Helping explore outer frontiers


From stories about NASA’s discoveries on Mars to the fascinating habitability capabilities of the planet, NASA ambassador Brian Cox enthralled Trina Dreyer’s class at Diamond Bar High School. 

Cox explained the planet’s fascinating habitability as well as the difficulties to get there. Since the class was reading a book about the fourth planet of the solar system, Dreyer reached out to NASA to see if they could have a speaker to educate them more on the subject. 

“I found it so fascinating,” Dreyer said. “I learned a lot from him. He’s such a dynamic speaker.”

During his visit, Cox discussed the weight of water on Mars. Astronauts in space struggle maintaining a steady source of water due to its density, making it difficult for it to be taken into space. In order for water to be deemed safe to consume, astronauts purify their own urine and use it as a liquid source. As a result, this urine solution is cleaner than the water we drink on Earth.

Cox spoke about Mars’ rovers and the difficulties of learning more about the planet, answering the students’ questions about his field of work. He explained concepts of human exploration in space, including the details behind sending rovers onto the planet.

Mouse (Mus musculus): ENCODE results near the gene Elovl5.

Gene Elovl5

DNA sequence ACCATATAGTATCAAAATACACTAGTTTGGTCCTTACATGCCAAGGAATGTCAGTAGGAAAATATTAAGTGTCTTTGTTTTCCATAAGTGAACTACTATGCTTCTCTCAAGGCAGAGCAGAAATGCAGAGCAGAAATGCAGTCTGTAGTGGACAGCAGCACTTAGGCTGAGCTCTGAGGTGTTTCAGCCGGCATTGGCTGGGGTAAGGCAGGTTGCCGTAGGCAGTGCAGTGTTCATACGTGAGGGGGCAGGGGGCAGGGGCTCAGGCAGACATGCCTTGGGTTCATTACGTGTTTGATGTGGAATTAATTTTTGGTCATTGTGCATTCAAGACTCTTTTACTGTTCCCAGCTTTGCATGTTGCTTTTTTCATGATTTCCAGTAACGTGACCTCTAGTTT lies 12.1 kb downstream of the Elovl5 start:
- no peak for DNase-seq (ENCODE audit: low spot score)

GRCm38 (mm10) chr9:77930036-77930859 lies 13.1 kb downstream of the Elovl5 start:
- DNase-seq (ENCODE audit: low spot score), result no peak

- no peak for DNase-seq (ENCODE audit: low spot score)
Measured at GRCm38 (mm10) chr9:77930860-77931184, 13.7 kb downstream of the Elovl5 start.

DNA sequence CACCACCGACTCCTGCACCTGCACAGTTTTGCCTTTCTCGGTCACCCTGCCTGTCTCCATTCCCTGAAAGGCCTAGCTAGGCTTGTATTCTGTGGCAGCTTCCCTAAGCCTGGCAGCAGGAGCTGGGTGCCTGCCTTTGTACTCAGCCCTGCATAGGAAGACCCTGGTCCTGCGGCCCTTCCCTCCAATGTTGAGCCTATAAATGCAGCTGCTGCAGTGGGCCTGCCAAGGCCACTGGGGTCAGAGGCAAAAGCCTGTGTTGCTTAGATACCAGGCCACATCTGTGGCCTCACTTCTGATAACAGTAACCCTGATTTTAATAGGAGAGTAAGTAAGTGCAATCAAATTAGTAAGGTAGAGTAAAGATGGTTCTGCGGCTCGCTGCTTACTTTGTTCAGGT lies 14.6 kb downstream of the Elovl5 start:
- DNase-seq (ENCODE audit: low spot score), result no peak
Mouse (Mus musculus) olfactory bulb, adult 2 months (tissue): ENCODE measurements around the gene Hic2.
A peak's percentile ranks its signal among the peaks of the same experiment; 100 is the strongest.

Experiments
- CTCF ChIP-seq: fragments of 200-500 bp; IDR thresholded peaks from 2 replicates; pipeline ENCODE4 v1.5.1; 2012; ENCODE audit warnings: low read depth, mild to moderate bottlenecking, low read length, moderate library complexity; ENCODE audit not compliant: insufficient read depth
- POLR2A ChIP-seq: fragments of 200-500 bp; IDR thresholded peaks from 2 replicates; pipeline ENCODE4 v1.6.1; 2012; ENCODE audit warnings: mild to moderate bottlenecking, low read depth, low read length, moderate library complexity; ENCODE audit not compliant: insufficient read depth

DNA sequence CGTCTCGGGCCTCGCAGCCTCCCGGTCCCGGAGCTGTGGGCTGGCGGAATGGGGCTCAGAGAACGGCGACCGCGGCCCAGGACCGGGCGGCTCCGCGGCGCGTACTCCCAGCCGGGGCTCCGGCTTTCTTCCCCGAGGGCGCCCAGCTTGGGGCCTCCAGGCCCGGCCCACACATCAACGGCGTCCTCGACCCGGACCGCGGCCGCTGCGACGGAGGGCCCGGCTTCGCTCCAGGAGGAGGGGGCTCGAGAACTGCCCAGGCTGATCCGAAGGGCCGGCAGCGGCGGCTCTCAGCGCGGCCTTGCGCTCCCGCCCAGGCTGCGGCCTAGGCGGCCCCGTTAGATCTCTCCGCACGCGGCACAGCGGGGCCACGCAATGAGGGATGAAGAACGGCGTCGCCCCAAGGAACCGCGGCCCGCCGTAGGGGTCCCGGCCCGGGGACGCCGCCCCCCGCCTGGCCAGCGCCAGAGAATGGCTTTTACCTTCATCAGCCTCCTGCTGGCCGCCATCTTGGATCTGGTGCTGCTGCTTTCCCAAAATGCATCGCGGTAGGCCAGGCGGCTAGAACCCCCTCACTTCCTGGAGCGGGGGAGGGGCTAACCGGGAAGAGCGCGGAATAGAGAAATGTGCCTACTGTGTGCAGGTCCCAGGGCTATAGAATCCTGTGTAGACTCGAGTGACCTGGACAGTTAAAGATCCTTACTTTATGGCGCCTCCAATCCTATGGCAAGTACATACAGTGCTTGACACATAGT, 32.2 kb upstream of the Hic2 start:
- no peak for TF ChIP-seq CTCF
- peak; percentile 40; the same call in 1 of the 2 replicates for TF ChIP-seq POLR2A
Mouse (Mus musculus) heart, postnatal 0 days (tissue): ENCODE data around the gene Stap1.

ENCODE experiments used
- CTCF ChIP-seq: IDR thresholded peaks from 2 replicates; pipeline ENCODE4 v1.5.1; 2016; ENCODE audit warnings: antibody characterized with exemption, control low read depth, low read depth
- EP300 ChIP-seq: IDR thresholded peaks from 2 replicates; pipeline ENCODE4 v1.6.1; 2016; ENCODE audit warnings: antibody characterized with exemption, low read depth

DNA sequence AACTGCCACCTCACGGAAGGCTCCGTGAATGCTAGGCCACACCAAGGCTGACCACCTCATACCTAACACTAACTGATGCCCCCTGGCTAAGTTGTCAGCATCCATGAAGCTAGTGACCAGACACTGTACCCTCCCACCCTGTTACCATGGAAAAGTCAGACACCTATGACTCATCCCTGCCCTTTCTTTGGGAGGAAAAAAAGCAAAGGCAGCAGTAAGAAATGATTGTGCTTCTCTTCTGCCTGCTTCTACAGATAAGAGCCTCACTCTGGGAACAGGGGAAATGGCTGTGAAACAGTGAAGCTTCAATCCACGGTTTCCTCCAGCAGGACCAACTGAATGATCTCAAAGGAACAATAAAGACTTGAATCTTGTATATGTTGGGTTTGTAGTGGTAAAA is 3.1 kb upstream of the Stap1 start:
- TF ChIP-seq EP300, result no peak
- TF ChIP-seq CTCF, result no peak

“Even though we asked him kind of similar questions, he was so well-prepared and had different avenues of the directions he went in when he was answering them,” Dreyer said. “The students really enjoyed it, and I know they learned a lot from him.” 

Cox also showed the class a 3D model of Mars, getting their information from the rovers. Even with the rovers, NASA cannot find lifeforms on Mars, because they are either too small or cannot be located with traditional methods.

“I asked him what the Milky Way was made from,” freshman Jason Peng said. “He said the Milky Way was made from a lot of things, like stars, some rocks, and dust. There were many things I did not know before that he came and talked about.”

The NASA ambassador spoke to the students on the gravity of Mars, where a humans’ mass on the planet is lighter than on Earth. In the future, Dreyer will reach out to Brian Cox again to talk to a fresh group of students, educating them on the various elements of the universe. 

“I would love for him, when I have a different class of students, to come and talk to them, just because I know we got a lot out of it,” Dreyer said.